Monstrous (aka CC “deeper learning”)

[The Prentice Hall Common Core literature textbook for the tenth grade:]
….Teachers may (or may not) ask interested students (two, four, or half a dozen?) to read a segment of the book (presumably a brief one only describing the monster) that will lead to two silly compare-and contrast-assignments, one involving “similar novels they have read.” (Have they read any? They haven’t read Frankenstein yet.) What about the students who are not “advanced readers”? What is being done to help them become better readers? And why should even the advanced readers read only a few pages out of this classic? What should students be doing if not reading Frankenstein?
According to the notes in the margins of the Teacher’s Edition, they should begin by offering to the class “classic examples of urban myths, tales of alien abductions, or ghost stories. (Examples include stories of alligators in the sewers, a man abducted for his kidneys, and aliens landing in Roswell, New Mexico).” (The word “classic” is being used very loosely.) To reinforce the findings of this “brainstorming activity,” students should also “write a paragraph based on one of these modern urban myths.” The class will also discuss Mary Shelley’s introduction in various ways. Helping out, Elizabeth McCracken offers several more “scholar’s insights,” including one informing us of another ghost story about a man who buried his murder victim at the base of a tree “only to find that the next year’s apples all had a clot of blood at the center of them.” On the following page, we learn that Elizabeth McCracken did read the book, which she found better than the movie because, she tells us, in the book the monster can actually talk. Teachers are prompted to ask students why they think the film version would choose to keep the monster silent. Since the class will not be diverted enough with all this talk of movies, the Teacher’s Edition also recommends that talented and gifted students “illustrate one aspect of Shelley’s imaginings that is especially Gothic in its mood” and “display their Gothic art to the rest of the class.”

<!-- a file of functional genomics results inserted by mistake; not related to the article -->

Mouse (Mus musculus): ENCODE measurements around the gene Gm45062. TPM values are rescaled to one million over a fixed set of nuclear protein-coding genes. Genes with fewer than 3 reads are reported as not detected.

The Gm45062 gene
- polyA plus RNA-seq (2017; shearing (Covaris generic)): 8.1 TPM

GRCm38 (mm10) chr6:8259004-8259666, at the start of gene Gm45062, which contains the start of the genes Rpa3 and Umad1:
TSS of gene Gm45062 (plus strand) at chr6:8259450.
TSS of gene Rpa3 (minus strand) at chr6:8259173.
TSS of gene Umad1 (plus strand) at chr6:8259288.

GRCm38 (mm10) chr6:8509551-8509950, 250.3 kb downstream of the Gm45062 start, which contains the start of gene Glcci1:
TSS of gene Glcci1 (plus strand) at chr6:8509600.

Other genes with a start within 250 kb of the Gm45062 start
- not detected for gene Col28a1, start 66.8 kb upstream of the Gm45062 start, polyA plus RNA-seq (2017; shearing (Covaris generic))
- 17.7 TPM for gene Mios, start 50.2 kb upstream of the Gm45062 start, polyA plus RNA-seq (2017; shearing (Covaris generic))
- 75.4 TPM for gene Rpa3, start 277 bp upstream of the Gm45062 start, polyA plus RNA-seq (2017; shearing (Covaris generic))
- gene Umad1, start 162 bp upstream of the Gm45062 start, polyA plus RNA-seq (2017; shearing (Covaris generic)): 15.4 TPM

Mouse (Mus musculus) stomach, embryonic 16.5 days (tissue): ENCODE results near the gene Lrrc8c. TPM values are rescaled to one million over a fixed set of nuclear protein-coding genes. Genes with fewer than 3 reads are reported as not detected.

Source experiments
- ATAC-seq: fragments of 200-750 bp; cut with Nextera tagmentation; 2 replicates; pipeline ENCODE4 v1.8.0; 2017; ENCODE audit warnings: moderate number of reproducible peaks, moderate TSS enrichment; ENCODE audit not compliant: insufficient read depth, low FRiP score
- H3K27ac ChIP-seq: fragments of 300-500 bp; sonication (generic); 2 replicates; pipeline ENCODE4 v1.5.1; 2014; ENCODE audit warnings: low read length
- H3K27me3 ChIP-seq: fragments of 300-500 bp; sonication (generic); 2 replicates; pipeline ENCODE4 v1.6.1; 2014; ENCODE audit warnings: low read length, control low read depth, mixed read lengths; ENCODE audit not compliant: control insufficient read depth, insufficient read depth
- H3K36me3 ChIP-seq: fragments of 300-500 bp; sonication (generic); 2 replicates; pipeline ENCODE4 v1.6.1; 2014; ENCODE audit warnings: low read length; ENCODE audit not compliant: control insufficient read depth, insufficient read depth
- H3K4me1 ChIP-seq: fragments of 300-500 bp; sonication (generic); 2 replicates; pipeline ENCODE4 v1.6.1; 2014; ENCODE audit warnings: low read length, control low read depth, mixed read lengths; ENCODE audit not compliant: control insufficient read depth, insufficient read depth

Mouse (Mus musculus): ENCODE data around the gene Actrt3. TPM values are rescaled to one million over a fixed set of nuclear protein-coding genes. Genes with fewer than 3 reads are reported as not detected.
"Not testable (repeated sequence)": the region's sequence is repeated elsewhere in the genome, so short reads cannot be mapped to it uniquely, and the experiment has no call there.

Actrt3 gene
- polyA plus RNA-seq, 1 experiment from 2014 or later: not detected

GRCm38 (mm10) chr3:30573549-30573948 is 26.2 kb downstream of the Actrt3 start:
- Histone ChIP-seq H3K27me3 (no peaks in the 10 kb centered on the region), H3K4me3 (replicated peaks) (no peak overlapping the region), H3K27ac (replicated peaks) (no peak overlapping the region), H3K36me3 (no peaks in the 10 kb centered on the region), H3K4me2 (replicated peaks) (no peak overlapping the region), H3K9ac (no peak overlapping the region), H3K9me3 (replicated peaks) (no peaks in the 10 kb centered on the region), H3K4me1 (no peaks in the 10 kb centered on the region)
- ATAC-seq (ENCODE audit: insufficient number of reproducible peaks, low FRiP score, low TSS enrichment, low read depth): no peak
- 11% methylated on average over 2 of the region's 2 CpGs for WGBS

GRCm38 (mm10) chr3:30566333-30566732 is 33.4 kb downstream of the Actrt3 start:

Do the editors realize that all this extraneous discussion of monsters and ghosts only serves to preserve the silly Halloween caricature of Frankenstein? Apparently this caricature is what they want. On page 766, students are encouraged to “write a brief autobiography of a monster.” The editors point out that monster stories are usually told from the perspective of “the humans confronting the monster.” The editors of The British Tradition want to turn the tables and have students ask themselves “what monsters think about their treatment.” Now there’s a great exercise in multiculturalism! Those poor, misunderstood monsters. Thus, students are being asked to write a monster story. What good could come from this? Without reading the novel Frankenstein itself (which does in fact tell much of the story from the monster’s perspective), students have no way of knowing how human this Gothic tale really is. After a mere three and a half pages of Mary Shelley’s introduction, the book offers a series of questions under various headings: Critical Reading, Literary Analysis, and so forth. Some of these questions are steeped in two-bit literary criticism. Others require students to delve into the moral realms of science and creation. One is a question asking students to interpret a modern cartoon about Frankenstein–funny, but out of place in this literature book. Notwithstanding whether the questions are good or bad, the enterprise is as false as the worst Hollywood versions of Frankenstein. The questions offer the façade of learning without genuine learning having taken place. That is for a very simple reason. My wife, the former English teacher who recognizes pretense when she sees it, took one look at these pages and put it very simply:
“They (the editors) are requiring students to have opinions on something they know nothing about.”

Moore, Terrence (2013-11-29).
The Story-Killers: A Common-Sense Case Against the Common Core (pp. 176-177). Kindle Edition.
“Teach by Example”
Will Fitzhugh [founder]
The Concord Review [1987]
Ralph Waldo Emerson Prizes [1995]
National Writing Board [1998]
TCR Institute [2002]
730 Boston Post Road, Suite 24
Sudbury, Massachusetts 01776-3371 USA
978-443-0022; 800-331-5007;
Varsity Academics®